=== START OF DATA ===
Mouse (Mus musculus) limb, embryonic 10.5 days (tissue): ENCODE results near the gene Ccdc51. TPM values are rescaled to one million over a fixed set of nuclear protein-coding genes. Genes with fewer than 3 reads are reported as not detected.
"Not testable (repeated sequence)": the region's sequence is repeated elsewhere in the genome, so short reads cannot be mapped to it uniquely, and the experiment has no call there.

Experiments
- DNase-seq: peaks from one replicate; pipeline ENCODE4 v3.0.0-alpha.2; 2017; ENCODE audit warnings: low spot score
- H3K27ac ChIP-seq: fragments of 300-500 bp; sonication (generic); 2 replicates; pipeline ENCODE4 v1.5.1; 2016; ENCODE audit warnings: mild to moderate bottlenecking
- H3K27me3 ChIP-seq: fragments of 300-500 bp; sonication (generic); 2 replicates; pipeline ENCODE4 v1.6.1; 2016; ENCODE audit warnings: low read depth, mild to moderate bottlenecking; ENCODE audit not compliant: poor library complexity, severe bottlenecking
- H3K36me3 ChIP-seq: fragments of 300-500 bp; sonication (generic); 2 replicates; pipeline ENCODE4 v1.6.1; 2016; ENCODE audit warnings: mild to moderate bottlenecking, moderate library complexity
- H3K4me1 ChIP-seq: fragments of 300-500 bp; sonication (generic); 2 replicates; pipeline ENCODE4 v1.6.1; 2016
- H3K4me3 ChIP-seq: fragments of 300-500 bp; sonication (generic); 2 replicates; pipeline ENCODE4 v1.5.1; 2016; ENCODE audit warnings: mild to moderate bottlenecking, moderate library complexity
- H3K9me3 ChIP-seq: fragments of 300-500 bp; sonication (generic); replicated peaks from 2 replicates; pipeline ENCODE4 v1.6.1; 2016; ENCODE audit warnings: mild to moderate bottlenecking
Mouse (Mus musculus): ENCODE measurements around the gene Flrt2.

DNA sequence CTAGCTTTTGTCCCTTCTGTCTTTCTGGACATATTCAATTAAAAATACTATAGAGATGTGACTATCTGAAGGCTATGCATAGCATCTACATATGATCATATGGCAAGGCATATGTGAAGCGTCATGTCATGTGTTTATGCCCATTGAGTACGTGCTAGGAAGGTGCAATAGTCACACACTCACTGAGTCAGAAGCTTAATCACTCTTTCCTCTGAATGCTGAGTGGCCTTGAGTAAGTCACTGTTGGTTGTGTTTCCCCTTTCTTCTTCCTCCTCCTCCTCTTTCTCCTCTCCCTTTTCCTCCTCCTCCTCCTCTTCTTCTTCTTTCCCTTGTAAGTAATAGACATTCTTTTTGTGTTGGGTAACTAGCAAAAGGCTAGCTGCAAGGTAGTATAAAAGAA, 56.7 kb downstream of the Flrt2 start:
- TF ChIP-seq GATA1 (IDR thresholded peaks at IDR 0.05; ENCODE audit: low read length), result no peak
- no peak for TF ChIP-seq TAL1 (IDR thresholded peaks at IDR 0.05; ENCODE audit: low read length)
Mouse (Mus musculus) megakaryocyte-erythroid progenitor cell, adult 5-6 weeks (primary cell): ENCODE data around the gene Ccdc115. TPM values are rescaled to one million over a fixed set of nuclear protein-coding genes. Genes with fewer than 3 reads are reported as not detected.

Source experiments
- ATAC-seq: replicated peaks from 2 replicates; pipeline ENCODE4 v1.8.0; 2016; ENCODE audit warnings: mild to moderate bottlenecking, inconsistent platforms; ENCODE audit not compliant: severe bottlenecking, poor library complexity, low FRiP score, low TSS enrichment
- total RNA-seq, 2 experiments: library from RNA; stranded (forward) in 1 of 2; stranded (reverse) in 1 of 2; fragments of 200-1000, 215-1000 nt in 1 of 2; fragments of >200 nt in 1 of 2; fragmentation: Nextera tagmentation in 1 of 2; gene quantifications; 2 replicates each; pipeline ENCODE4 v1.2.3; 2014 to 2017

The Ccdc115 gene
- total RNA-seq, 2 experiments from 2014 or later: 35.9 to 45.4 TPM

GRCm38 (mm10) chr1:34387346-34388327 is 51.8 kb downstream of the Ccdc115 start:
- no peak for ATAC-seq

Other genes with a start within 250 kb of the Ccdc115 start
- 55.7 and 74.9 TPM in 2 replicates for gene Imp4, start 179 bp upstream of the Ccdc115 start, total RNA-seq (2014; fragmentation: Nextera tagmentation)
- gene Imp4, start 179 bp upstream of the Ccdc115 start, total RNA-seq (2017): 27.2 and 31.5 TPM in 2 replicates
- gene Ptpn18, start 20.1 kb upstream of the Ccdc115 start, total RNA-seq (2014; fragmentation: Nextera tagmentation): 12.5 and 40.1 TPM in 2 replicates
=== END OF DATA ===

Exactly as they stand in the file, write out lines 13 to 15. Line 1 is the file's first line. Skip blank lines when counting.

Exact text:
- TF ChIP-seq GATA1 (IDR thresholded peaks at IDR 0.05; ENCODE audit: low read length), result no peak
- no peak for TF ChIP-seq TAL1 (IDR thresholded peaks at IDR 0.05; ENCODE audit: low read length)
Mouse (Mus musculus) megakaryocyte-erythroid progenitor cell, adult 5-6 weeks (primary cell): ENCODE data around the gene Ccdc115. TPM values are rescaled to one million over a fixed set of nuclear protein-coding genes. Genes with fewer than 3 reads are reported as not detected.